Adaptation Policy Considerations for the Maryland Commission on Climate Change

February 2, 2017

Policy Considerations to Prepare for Climate Change Impacts

This report seeks to help the state of Maryland document the important work it is already doing to prepare for the impacts of climate change and to provide recommendations for additional steps that the state could take, drawing on examples of practices from other states.  In order to protect lives, health, property, economies, and natural systems, states need to adapt how they plan, regulate, and make investments to consider future climate change. This report includes case study examples of how Maryland and other states are tackling the impacts of climate change by creating interagency commissions, requiring considerations of climate change in state planning and investment decisions, developing tools and science to support decisionmaking, and supporting local action on climate change. 

To develop this report, the Georgetown Climate Center leveraged our State Adaptation Progress Tracking tool. The Center actively tracks the progress states are making in preparing for the impacts of climate change through our state progress-tracking tool.  

To support the Maryland's Adaptation and Response Working Group the Center helped capture the progress state agencies are making in implementing the state's two adaptation plans: (1) the Comprehensive Strategy for Reducing Maryland's Vulnerability to Climate Change, Phase I: Sea-level rise and coastal storms (2008) and (2) the Comprehensive Strategy for Reducing Maryland's Vulnerability to Climate Change, Phase II: building societal, economic, and ecological resilience (2011). The Center also provided examples of best practices from other states that Maryland could consider for spurring additional climiate preparedness activities at both the state and local levels. 

Georgetown Climate Center's adaptation recommendations consist of the following:

  • Expand the Adaptation Working Group to include other stakeholders (such as agriculture, local government, and business) or create a citizen advisory council.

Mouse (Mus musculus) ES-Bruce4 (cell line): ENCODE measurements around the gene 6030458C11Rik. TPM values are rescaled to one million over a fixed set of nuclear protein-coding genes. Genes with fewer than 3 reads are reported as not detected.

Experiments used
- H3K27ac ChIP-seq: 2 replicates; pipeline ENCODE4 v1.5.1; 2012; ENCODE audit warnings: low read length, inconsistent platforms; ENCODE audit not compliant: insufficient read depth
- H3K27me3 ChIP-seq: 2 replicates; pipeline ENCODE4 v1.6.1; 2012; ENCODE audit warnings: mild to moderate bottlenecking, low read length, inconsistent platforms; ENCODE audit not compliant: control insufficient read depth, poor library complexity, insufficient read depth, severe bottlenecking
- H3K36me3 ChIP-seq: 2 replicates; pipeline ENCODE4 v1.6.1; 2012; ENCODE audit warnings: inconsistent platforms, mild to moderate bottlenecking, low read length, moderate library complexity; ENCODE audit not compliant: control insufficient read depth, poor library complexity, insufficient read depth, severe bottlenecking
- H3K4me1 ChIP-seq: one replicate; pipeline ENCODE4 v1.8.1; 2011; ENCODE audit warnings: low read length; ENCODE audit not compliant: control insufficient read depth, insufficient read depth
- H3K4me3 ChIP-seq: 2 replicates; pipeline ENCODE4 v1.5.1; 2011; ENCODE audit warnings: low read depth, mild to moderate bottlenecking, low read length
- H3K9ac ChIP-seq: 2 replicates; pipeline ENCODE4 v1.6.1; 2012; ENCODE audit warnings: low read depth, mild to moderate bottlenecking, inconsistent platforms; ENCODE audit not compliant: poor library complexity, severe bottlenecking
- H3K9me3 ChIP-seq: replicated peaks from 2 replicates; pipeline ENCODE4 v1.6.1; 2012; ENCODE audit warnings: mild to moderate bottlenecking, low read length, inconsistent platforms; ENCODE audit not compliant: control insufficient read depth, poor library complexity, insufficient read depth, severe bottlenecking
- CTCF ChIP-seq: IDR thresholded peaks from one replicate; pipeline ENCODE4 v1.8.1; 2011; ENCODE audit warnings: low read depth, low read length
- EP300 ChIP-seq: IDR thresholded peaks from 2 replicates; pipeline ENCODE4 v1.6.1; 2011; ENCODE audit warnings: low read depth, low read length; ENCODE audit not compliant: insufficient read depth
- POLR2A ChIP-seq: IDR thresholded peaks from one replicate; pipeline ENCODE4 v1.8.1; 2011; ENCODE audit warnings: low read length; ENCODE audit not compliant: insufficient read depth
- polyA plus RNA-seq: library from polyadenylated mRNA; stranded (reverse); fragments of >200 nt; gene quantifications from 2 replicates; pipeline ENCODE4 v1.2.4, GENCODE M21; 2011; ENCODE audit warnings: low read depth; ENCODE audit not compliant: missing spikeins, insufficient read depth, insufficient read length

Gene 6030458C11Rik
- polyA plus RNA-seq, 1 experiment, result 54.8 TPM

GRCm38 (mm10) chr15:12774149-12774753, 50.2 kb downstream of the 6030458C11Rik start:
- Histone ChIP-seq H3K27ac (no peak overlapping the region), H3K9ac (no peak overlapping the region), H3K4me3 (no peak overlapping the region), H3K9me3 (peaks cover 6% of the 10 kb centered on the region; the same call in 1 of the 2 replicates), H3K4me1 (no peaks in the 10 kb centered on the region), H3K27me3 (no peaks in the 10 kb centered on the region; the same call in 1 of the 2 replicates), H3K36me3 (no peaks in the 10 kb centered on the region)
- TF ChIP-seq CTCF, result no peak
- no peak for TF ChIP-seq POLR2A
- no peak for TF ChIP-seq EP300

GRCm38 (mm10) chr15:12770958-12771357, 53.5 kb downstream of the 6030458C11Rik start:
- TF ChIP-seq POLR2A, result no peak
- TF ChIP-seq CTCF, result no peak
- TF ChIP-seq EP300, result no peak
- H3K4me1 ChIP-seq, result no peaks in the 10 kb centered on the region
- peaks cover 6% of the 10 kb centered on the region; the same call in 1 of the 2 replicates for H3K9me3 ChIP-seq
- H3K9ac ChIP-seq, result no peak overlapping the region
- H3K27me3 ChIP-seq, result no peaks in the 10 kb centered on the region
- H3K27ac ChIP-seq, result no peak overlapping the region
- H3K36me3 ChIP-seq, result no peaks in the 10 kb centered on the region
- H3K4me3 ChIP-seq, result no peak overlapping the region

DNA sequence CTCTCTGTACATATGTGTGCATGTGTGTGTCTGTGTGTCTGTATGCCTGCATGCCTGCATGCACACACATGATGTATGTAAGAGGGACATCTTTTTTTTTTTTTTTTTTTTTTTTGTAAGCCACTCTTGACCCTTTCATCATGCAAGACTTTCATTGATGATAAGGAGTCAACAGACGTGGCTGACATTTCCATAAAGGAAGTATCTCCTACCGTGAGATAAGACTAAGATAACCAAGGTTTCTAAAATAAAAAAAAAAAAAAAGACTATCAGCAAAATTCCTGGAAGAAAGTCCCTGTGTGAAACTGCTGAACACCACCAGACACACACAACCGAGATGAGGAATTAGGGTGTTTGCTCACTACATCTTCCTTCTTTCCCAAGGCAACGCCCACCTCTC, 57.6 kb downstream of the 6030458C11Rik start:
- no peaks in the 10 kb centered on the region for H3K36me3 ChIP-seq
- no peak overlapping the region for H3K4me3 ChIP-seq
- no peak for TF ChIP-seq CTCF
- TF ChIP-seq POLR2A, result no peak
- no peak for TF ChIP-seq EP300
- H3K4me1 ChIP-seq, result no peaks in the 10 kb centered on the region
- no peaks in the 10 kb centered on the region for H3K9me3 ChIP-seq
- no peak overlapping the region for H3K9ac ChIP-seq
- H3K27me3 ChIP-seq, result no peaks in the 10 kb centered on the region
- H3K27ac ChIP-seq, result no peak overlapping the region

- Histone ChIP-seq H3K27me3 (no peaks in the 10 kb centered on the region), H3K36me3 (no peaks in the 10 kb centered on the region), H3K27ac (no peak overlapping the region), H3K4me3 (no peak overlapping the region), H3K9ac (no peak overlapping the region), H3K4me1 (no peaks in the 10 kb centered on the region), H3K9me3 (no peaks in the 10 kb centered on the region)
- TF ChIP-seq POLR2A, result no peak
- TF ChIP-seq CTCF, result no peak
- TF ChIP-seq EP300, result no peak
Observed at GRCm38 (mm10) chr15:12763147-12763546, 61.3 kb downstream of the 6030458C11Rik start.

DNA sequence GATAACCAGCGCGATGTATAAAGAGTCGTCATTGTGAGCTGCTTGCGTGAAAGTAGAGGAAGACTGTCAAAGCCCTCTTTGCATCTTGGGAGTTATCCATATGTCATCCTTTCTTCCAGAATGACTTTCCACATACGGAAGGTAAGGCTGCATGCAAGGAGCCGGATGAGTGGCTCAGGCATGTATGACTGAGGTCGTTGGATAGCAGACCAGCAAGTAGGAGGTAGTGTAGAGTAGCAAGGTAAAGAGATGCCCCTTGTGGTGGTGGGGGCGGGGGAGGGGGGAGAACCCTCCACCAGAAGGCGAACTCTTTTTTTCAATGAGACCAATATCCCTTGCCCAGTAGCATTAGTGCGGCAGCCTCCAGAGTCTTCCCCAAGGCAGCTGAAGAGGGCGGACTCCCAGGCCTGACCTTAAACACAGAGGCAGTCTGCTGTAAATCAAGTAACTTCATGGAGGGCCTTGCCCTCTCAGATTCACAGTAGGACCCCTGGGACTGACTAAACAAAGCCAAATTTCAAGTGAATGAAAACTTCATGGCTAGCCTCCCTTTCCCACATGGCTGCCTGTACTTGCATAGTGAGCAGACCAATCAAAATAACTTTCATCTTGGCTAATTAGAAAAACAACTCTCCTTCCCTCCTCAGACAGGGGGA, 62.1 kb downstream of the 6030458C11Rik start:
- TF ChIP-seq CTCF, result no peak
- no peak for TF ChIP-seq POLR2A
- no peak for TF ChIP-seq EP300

• Set risk-based climate change projections to provide a baseline for state and local decisionmaking.
  • Establish state research priorities and coordinate with academic researchers.
  • Expand the scope of the Coast Smart rules or develop other standards to address other non-coastal impacts of climate change, such as increasing precipitation and temperatures.
  • Consider climate change in all state plans.
  • Track state progress and develop indicators to assess the efficacy of adaptation initiatives.
  • Provide technical assistance to local governments and build local capacity.
  • Use state funding programs as a “carrot” to encourage local adaptation.
  • Provide funding or financing to support private adaptation.
  • Require or encourage local governments to consider climate change in local plans.
  • Ensure equity in adaptation efforts at all levels of government.
  • Adapt policies regarding the preservation of cultural and historic resources toaccount for climate change impacts.

In addition to this report on adaptation recommendations for the state, the Center also provided recommendations on how the state could build upon its efforts to reduce greenhouse gas emissions.  The Georgetown Climate Center developed resources to inform the Maryland Commission on Climate Change (MCCC) and its working groups during their deliberations to identify climate policy priorities for the near term. Both reports can be found HERE

In the these two reports, the Center identifies issues that may be of interest to the MCCC as it reports on the status of Maryland’s climate change efforts, develops recommendations for legislative action, and develops workplans for 2017 and beyond. The Center also supports Maryland state agencies in other capacities, including by serving as a facilitator of the Transportation and Climate Initiative, which Maryland participates in.  The Georgetown Climate Center's work to serve as a resource for the MCCC is funded by the Town Creek Foundation.